UI biologist wins NSF grant to research biodiversity
Friday, March 16, 2012

University of Iowa assistant professor of biology Andrew Forbes has received a three-year, $300,000 grant from the National Science Foundation to investigate the origins of biodiversity.

In particular, he will determine whether new species can be generated through interactions between a particular species of plant-eating insect and its parasites –- whether speciation of the apple-eating fly Rhagoletis pomonella has led to the creation of new diversity among its three insect parasites, Diachamsa alloeum, Diachasmimorpha mellea, and Utetes canaliculatus.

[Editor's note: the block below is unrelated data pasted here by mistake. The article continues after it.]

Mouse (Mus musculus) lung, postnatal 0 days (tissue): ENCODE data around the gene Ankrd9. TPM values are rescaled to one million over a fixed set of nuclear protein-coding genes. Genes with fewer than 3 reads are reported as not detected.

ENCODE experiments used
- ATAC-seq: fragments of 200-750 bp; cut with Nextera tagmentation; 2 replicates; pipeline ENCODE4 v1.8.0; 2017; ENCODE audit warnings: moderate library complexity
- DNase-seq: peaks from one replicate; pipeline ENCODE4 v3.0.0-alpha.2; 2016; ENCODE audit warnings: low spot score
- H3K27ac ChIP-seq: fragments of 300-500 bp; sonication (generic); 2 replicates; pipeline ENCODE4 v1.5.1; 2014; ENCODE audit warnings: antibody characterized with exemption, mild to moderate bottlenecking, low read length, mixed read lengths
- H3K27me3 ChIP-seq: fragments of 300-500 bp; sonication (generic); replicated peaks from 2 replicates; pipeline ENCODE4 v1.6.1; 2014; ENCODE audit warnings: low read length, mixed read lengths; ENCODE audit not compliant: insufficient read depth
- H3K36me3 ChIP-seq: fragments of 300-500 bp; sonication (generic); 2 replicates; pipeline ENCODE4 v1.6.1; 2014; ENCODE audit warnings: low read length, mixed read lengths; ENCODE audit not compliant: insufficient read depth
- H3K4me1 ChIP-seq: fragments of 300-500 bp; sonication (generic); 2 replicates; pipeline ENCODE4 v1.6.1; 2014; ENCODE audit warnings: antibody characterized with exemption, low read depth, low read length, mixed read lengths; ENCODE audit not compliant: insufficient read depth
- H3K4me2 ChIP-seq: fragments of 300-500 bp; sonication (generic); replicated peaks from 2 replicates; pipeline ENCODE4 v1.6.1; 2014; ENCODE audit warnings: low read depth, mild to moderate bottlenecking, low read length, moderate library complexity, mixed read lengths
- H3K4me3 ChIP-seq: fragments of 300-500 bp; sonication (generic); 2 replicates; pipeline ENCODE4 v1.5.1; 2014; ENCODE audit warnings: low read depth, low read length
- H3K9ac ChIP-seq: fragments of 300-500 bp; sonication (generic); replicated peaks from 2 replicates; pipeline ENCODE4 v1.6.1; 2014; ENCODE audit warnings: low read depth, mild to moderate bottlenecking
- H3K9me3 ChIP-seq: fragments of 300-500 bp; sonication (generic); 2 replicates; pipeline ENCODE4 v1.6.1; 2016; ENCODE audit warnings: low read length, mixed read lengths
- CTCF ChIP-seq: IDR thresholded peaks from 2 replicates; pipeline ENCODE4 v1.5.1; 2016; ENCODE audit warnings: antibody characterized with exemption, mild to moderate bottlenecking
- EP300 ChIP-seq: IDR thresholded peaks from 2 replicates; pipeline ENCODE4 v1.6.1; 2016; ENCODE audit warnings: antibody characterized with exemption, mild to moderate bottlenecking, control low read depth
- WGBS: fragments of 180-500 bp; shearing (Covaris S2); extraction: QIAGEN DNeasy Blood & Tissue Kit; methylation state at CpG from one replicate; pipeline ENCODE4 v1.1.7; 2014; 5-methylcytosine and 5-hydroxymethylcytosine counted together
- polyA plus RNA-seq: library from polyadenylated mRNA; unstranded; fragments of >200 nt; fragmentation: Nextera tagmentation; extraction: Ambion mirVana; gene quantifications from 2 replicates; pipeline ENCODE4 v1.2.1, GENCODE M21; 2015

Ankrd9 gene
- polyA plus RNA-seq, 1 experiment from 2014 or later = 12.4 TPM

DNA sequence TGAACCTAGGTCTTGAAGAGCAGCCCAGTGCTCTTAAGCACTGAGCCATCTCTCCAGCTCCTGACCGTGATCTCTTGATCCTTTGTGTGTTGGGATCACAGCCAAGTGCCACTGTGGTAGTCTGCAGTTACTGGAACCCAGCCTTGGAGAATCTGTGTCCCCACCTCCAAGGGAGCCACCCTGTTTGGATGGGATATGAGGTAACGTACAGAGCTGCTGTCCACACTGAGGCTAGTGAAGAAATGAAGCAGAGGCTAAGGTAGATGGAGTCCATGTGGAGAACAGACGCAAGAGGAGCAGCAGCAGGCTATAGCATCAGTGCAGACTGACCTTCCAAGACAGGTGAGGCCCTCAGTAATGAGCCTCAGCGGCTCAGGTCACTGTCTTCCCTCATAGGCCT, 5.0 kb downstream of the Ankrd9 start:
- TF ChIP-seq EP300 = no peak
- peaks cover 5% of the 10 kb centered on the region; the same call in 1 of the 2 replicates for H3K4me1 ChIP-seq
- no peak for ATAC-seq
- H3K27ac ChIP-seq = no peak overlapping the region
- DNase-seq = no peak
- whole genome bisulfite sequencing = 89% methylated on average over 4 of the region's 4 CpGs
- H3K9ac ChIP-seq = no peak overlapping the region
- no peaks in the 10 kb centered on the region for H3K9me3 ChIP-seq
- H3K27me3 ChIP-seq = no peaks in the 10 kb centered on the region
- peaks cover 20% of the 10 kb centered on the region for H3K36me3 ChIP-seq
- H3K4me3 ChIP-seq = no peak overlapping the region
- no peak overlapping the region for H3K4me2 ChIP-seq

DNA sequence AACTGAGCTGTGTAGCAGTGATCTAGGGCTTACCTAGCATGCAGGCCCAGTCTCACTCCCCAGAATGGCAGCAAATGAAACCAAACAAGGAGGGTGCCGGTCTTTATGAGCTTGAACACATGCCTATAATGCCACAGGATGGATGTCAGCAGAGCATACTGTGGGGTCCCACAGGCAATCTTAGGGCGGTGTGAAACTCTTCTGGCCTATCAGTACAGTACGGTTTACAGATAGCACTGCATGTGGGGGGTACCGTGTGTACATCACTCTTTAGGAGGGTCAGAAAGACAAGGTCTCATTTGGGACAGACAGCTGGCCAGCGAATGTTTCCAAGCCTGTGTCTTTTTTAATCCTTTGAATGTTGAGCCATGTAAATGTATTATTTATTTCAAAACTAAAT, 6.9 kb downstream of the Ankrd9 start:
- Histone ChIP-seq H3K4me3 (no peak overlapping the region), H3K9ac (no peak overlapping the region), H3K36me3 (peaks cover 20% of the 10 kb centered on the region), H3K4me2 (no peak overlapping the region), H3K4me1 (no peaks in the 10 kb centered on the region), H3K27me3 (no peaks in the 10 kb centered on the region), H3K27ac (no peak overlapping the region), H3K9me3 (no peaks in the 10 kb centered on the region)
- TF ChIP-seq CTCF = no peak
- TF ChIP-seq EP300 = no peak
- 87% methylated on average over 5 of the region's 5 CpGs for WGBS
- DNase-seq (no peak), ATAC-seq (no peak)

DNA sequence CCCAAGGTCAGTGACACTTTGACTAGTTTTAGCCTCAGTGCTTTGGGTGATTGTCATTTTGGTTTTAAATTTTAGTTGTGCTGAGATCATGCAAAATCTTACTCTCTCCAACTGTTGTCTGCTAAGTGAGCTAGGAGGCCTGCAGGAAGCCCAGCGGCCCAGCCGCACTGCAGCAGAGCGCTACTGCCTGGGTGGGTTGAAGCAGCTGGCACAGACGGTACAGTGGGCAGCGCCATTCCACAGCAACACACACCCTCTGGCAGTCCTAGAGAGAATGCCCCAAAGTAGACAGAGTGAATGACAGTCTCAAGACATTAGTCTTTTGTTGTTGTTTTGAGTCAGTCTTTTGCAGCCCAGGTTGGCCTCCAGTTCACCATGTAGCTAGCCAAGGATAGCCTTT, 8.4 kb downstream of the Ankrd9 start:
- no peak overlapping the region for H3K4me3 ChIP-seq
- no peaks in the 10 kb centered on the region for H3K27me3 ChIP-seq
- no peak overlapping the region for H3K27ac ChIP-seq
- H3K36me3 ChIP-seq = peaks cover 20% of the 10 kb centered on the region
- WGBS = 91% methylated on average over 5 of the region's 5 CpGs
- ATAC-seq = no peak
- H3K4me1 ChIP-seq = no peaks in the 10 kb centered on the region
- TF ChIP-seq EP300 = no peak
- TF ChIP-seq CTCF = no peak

The broader biological question involves a foundational principle of evolutionary ecology: Can biodiversity beget biodiversity? As new species form, they may create new niches for other life forms to exploit, thereby creating a chain reaction of biodiversity.

In addition to supporting basic research activity, the grant will fund science training, education, and research activities by Forbes and his colleagues at local, university, and international levels. This project is part of a collaboration between Forbes and professors at the University of Notre Dame and Cornell University.

The Department of Biology is part of the College of Liberal Arts and Sciences.